5 reasons why the Gandhis are not campaigning in Bengal

Amitabh Tiwari
·Columnist
·5 min read

The campaigning for Phase 2 of Bengal elections ended on March 30. Polling will be held for 30 seats on April 1. With this phase, 20% of the seats of Bengal would have been done with their voting and the fate of the candidates sealed in ballot boxes.

The Congress’s big guns, the Gandhis, have, however, been conspicuous by their absence in Bengal. They have not yet campaigned. While Priyanka has been holding fort in Assam, Rahul has been spearheading the campaign in Kerala.

Rahul has also conducted rallies in Tamil Nadu but they have given Bengal a skip.

The Congress party is contesting 91 seats, in alliance with the Left parties and the Indian Secular Front. The front, called Sanyukta Morcha, is headed by the CPM. The Congress party’s campaign in the state is being handled by Member of Parliament and ex-leader of Opposition in Lok Sabha, Adhir Ranjan Chowdhury.

So what are the reasons for which the Gandhi siblings have not campaigned in Bengal yet?

1. No real chance in Bengal

The Congress party is contesting less than one-third of the Assembly seats in Bengal. It is the junior partner in the alliance with the Left. The contest in Bengal has largely turned bipolar, with the Trinamool Congress and the Bharatiya Janata Party emerging as the main contenders, with the Sanyukta Morcha being relegated to third place.

The Morcha is expected to bag at best 21 seats, as per a poll of polls by Crowdwisdom360.

Considering all this, the Gandhis feel they need to focus their efforts in Kerala (which displays a strong trend of voting out incumbent governments) and Assam (where it has formed a formidable alliance with the AIUDF and the Left parties). The BJP doesn’t have as great a record in defending state governments and the Congress hopes it has a chance given the anger against CAA in the state. Strategy-wise not a bad decision at all.

2. Giving Mamata a free run

The party doesn’t want to hurt the prospects of Mamata Banerjee’s TMC government. Mamata is facing a stiff contest from the BJP. At the national level, the BJP is a bigger enemy for the Congress than the TMC. It doesn’t want to be seen as helping BJP to win.

Anti-BJP regional forces are already miffed with the high-handedness of the Congress and Gandhis may not want to disturb their working relationships with regional satraps further.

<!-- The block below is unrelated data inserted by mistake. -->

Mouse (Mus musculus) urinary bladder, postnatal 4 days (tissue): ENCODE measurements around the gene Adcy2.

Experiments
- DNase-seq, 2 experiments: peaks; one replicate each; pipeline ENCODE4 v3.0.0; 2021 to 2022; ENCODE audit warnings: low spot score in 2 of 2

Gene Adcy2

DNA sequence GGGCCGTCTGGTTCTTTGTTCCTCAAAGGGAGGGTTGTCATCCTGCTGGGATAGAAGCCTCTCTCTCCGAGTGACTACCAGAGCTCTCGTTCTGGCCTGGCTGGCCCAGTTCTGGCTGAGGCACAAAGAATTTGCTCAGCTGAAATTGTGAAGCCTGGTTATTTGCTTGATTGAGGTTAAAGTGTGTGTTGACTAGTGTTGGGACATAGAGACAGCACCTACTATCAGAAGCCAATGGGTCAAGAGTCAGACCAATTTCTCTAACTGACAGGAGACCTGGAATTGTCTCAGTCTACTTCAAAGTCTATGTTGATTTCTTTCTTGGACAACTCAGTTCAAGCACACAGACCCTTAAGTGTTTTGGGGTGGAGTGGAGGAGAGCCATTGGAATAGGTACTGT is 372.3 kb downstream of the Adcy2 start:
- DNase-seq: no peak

The TMC had even called for all opposition parties to unite in Bengal to defeat communal forces which Congress state leadership had ridiculed. The Gandhis are essentially shying away from attacking Mamata whom they see as a future partner of grand alliance against the saffron party.

3. TMC and Congress have complementary vote blocks

Both TMC and Congress are competing for the Muslim vote in Bengal. Muslims account for 27% of the state population and can influence the outcome of as many as 102 seats. Congress had won 30 of these seats, two-third of its tally in 2016. 60% of Congress party voters and 40% of TMC voters come from the community.

In the 2019 general elections, the TMC had received 65% of community support, while the Congress had garnered 22% of support, as per India Today-Axis My India exit poll. The better the Congress does, the worse it could be for the TMC and consequently will help the BJP.

A split of votes in some of the seats could benefit BJP as we have seen in the minority dominated seats in the Hindi belt.

A case in point is the Maldah Uttar seat in Bengal. In 2019, split of Muslim votes helped BJP win this Muslim majority seat.

4. Seats where Congress has good prospects haven’t voted yet

The Congress party has traditionally been strong in the districts of Murshidabad, Malda, Dinajpur and some other regions of central and north Bengal. These seats have not voted yet. They are scheduled to go for polling in later phases, fourth phase onwards.

The Gandhis who would by then be free from Assam, Kerala and Tamil Nadu, as they would have concluded their voting on April 6. They would then be available for campaigning in Bengal. Strategy-wise not a bad decision to focus on strong areas.

5. Avoid embarrassment of alliance with Left

The party has teamed up with the Left Front in Bengal, However, in Kerala, the party is competing against the same Left front. Rahul Gandhi is constantly attacking Kerala’s Left Democratic Front Chief Minister, Pinayari Vijayan, for being involved in corruption cases, lack of development in the state and not fulfilment of promises.

He can’t be seen on stage with CPM leaders in Bengal and opposing the same CPM government in Kerala. This could dilute Congress party’s chances in Kerala where it has the best chance to win. The voters could be confused and the cadre demotivated. This would expose the party's double standards and give ammunition to the BJP to target the party.

The eight-phase polls in Bengal have come as a boon for the Congress as it helps the party to hide its doublespeak and avoid embarrassment.

The party’s alliance with a Muslim cleric’s party, India Secular Front, also puts the national leadership in a tight spot. The G-23 leaders have opposed this partnership.

Gandhis who claim to be the torch bearers of secularism can’t risk being branded as advocating communalism.

To sum up, a host of factors ranging from strategic to tactical to operational are responsible for the Gandhis skipping campaigning in Bengal till date.

We could see them in action from the fourth phase onwards.

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